While I personally held no stock in Chicago’s 2016 Olympic bid, I couldn’t help but feel a twang of patriotic disappointment when Rio was announced as the host city. But given the excitement that Chicago has experienced in the past year, what with its recently elected, and Nobel Peace prize-winning, Chicagoan president, I figured that the Windy City has enough to celebrate for the next six years to pad any bruises from the loss.

But what came as a long-awaited and exciting surprise was the announcement that golf and rugby will be added as events in the 2016 summer Olympic games.

After all, trampolining — which is merely diving without water, or ski-jumping without slopes — is an Olympic sport. How could it be that golf, the sport that is responsible for the multi-million dollar endorsement empire of Tiger Woods, be on an Olympic hiatus for over a century?

And, though rugby has less of an impact on American sports culture, it thrives as one the largest sports worldwide.

Golf only appeared as an Olympic sport twice in its history — once in 1900 and the following summer term in 1904. The game featured women’s and men’s individual and team matches, as it will be when it returns to Rio in 2016. Similarly, rugby made its debut in the first games of the 20th century but appeared four more times in the summer events until 1936. The U.S. team claimed gold in 1920 and 1924.

“Both golf and rugby are very popular sports with global appeal and a strong ethic,” said International Olympics Committee (IOC) President Jacques Rogge after the announcement of the newly included events.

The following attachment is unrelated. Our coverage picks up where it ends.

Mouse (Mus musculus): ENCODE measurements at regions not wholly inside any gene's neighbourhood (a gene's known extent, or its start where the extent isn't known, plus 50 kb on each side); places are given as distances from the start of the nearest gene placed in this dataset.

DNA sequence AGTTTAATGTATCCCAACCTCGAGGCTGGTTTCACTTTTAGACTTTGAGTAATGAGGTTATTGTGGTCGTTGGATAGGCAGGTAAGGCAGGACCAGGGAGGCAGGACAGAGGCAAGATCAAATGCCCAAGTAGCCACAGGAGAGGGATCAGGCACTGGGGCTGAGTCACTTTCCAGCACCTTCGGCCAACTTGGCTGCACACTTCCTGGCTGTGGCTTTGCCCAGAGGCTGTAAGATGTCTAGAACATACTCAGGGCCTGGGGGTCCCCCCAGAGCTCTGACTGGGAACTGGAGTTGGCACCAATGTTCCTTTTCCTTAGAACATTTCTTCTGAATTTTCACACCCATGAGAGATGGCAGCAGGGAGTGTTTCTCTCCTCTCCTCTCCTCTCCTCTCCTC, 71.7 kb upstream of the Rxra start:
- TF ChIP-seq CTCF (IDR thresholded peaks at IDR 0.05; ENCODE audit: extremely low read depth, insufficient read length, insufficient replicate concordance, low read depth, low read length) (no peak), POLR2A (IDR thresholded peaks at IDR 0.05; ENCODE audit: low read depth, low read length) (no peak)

But as the IOC continues to meet in the inter-Olympic periods, one has to ask if the committee is becoming a little sport-happy. Certainly the Olympics are supposed to create and foster a sense of nationalism among international communities, but will there ever be an end to the addition of events that consume our summers every four years?

In 2016, 38 disciplines will be featured over the course of two weeks. With already so many events and so little airtime during the 2008 Olympics in Beijing, NBC struggled to designate enough time to each sport. At this level of Olympic growth, another network will have to pick up the games so that viewers can watch their choice sports in undisturbed peace. Though there will be inevitable economic benefit from the athletic additions, more space and more money will be required for the construction of extra facilities.

Additionally, each Olympic country will have to increase national spending in order to train athletes for the newly added events. Though this economic issue applies less to golf since it is an individual sport, the game will still feature a team component. Perhaps it is hard to see the benefits in anything with large costs during the current economic recession — let’s just hope that by 2016 things have started to look up.

This is not to underwrite the excitement of the addition of two internationally popular and, in my opinion, necessary, Olympic sports. But at some point the IOC will see that bigger isn’t always better.